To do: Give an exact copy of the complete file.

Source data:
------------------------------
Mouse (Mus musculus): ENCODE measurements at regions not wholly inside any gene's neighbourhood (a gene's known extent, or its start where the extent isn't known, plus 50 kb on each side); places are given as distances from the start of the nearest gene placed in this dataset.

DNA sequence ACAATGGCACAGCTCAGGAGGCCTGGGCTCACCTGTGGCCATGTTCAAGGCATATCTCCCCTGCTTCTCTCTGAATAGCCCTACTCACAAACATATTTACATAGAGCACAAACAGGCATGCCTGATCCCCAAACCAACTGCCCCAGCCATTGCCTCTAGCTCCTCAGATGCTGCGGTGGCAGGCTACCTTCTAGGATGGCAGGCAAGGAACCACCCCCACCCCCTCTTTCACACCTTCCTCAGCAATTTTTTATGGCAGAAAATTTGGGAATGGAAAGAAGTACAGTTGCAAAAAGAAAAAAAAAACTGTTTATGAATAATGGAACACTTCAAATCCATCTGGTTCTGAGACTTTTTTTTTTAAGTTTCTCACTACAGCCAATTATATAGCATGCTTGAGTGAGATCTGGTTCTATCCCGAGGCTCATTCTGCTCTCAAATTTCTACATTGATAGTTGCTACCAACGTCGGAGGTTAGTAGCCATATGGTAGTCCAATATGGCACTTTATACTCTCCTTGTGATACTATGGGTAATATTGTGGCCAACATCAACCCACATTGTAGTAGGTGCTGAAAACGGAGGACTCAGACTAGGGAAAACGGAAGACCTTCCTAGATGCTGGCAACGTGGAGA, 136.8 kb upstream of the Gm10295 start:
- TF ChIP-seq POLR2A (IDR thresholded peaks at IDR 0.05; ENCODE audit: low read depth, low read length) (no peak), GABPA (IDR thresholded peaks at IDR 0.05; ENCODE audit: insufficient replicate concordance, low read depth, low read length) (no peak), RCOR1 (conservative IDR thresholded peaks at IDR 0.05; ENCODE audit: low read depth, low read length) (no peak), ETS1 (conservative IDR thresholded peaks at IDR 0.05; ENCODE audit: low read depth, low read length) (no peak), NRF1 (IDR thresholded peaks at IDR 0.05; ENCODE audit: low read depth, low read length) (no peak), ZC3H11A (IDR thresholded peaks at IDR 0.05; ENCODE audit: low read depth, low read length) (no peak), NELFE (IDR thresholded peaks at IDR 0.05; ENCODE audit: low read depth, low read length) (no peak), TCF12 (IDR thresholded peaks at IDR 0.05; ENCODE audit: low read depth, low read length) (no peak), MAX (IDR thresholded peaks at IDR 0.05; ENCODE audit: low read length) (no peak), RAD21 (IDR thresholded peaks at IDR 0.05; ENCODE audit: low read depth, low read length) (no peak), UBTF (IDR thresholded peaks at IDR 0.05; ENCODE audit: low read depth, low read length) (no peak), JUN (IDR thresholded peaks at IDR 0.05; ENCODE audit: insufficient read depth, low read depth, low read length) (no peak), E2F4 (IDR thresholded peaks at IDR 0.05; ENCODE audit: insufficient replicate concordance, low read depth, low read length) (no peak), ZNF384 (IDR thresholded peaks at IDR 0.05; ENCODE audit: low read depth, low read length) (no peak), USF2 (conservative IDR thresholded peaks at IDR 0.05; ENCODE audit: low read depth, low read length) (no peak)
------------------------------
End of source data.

Mouse (Mus musculus): ENCODE measurements at regions not wholly inside any gene's neighbourhood (a gene's known extent, or its start where the extent isn't known, plus 50 kb on each side); places are given as distances from the start of the nearest gene placed in this dataset.

DNA sequence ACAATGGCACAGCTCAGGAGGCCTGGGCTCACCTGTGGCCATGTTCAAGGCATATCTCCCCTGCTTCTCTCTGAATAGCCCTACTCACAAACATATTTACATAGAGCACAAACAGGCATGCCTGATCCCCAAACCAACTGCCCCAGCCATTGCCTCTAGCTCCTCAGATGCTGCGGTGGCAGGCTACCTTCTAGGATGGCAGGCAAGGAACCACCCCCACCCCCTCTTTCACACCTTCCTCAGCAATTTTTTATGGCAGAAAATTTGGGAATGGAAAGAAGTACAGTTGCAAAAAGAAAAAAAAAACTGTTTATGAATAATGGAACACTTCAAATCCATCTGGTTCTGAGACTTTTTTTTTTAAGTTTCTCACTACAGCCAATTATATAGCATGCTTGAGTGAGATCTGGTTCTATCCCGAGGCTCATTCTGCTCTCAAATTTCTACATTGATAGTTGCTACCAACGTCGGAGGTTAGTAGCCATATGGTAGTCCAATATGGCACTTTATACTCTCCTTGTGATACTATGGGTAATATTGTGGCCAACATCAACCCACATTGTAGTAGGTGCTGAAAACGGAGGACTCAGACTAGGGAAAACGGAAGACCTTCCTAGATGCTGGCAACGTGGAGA, 136.8 kb upstream of the Gm10295 start:
- TF ChIP-seq POLR2A (IDR thresholded peaks at IDR 0.05; ENCODE audit: low read depth, low read length) (no peak), GABPA (IDR thresholded peaks at IDR 0.05; ENCODE audit: insufficient replicate concordance, low read depth, low read length) (no peak), RCOR1 (conservative IDR thresholded peaks at IDR 0.05; ENCODE audit: low read depth, low read length) (no peak), ETS1 (conservative IDR thresholded peaks at IDR 0.05; ENCODE audit: low read depth, low read length) (no peak), NRF1 (IDR thresholded peaks at IDR 0.05; ENCODE audit: low read depth, low read length) (no peak), ZC3H11A (IDR thresholded peaks at IDR 0.05; ENCODE audit: low read depth, low read length) (no peak), NELFE (IDR thresholded peaks at IDR 0.05; ENCODE audit: low read depth, low read length) (no peak), TCF12 (IDR thresholded peaks at IDR 0.05; ENCODE audit: low read depth, low read length) (no peak), MAX (IDR thresholded peaks at IDR 0.05; ENCODE audit: low read length) (no peak), RAD21 (IDR thresholded peaks at IDR 0.05; ENCODE audit: low read depth, low read length) (no peak), UBTF (IDR thresholded peaks at IDR 0.05; ENCODE audit: low read depth, low read length) (no peak), JUN (IDR thresholded peaks at IDR 0.05; ENCODE audit: insufficient read depth, low read depth, low read length) (no peak), E2F4 (IDR thresholded peaks at IDR 0.05; ENCODE audit: insufficient replicate concordance, low read depth, low read length) (no peak), ZNF384 (IDR thresholded peaks at IDR 0.05; ENCODE audit: low read depth, low read length) (no peak), USF2 (conservative IDR thresholded peaks at IDR 0.05; ENCODE audit: low read depth, low read length) (no peak)